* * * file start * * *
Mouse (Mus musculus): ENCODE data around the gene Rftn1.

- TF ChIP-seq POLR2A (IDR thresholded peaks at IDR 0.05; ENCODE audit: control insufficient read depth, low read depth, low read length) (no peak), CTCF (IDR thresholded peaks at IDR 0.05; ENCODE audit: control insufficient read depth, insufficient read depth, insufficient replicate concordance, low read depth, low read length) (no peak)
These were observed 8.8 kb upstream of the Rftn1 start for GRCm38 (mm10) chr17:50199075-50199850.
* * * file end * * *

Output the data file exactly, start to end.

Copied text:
Mouse (Mus musculus): ENCODE data around the gene Rftn1.

- TF ChIP-seq POLR2A (IDR thresholded peaks at IDR 0.05; ENCODE audit: control insufficient read depth, low read depth, low read length) (no peak), CTCF (IDR thresholded peaks at IDR 0.05; ENCODE audit: control insufficient read depth, insufficient read depth, insufficient replicate concordance, low read depth, low read length) (no peak)
These were observed 8.8 kb upstream of the Rftn1 start for GRCm38 (mm10) chr17:50199075-50199850.